“The autistic parent community and the non-autistic (allistic) parent community are standing on two hills, divided by rivers of information and connected by bridges. In both communities, there are bridge-builders, bridge-burners, and people who believe there should be no bridge at all. What we must all keep in mind is that our children are standing on the bridges. If we burn the bridges, the children perish. If we remove the bridge, the children drown. The only real option to save our children is by working together to make those bridges stronger.”
~ Meghan Ashburn and Jules Edwards
Meghan Ashburn is a former teacher who is also a white, allistic mother of four sons, two of whom are twins diagnosed with autism. Jules Edwards is a woman who was diagnosed autistic late-in-life. She is also an ADHD mother of three Black and Ojibwe autistic children. Each mother was well into her journey of seeking knowledge and help from professionals, support groups, reading and research, and other pathways about how best to raise her children when they met. The two could not have been more different culturally and genetically. Unsurprisingly, due to diverging theories and plentiful misinformation, they respectively lived on the two different hills they describe above.
As I read through the pages, chapters, and then to the end of this remarkable book, I felt myself moving right along in learning with the mothers and other diverse individuals contributing their unique situations and perspectives.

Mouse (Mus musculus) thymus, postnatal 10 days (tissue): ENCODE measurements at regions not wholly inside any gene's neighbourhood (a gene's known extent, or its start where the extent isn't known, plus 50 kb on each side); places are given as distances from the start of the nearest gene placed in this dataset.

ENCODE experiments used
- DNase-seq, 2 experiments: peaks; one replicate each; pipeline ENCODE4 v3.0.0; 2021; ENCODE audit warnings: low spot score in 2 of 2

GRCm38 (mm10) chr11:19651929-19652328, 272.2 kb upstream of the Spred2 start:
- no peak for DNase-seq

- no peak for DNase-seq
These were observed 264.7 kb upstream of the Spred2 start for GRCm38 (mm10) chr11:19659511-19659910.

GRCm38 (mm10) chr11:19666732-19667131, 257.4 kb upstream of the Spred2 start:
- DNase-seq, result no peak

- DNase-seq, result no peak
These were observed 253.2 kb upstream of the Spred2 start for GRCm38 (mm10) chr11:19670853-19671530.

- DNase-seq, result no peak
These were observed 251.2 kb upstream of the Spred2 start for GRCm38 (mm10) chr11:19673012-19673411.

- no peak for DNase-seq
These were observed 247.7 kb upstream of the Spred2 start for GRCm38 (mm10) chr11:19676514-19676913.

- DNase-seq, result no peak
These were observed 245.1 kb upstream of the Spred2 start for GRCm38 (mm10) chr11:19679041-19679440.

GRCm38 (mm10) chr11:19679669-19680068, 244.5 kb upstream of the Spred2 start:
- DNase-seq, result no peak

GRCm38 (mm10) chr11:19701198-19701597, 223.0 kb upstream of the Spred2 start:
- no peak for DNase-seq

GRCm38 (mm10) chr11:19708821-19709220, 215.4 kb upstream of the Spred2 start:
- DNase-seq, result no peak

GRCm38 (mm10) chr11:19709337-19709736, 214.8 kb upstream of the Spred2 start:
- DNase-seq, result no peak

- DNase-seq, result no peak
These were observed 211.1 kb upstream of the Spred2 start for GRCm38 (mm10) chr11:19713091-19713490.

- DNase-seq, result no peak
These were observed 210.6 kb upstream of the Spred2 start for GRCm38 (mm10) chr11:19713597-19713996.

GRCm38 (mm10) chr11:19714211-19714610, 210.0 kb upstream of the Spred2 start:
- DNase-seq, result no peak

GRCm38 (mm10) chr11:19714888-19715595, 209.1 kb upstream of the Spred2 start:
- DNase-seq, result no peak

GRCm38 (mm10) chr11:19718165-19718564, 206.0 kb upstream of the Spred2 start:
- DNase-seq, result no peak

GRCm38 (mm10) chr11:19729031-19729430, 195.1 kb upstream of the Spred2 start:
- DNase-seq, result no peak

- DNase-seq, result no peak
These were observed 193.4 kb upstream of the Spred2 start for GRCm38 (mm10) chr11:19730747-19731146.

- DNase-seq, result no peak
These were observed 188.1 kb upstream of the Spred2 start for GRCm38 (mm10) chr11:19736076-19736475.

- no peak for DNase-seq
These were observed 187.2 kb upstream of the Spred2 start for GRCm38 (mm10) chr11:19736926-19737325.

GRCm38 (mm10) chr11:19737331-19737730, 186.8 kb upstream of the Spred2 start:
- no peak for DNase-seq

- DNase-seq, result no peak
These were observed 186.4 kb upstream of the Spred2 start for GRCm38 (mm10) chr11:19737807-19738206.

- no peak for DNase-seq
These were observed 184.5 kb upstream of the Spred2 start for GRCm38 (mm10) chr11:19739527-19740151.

Most impressive was the authors’ early recognition and faithful ongoing commitment to listening with respect to the viewpoint of each parent, whether allistic or non-allistic, and others. This important value is impressively prevalent in all discussions of the issues.
There’s so much for each of us to learn. The most important things I learned are that the autistic spectrum is wide and deep. The diverse needs of each individual child doesn’t fit the mold of one-program-fits-all. Heartbreakingly, our present economy and social structure affords more children of privileged parents the access to programs—the first hill—and often places disadvantaged families on the second hill. It’s vital that we seek to work together with all people with respect and kindness.
The book concludes with a thoughtful, detailed chapter about the many ways we can each find a niche to match our skills and time, as well as an excellent multi-page resource list at the end. Indeed, reading this powerful book is a great way for all of us to become a large or small part of the support network needed for autistic parents and autistic children.
“Our goal is to make the world a better place for all autistics, present and future,” Ashburn and Edwards tell us.
May it be so.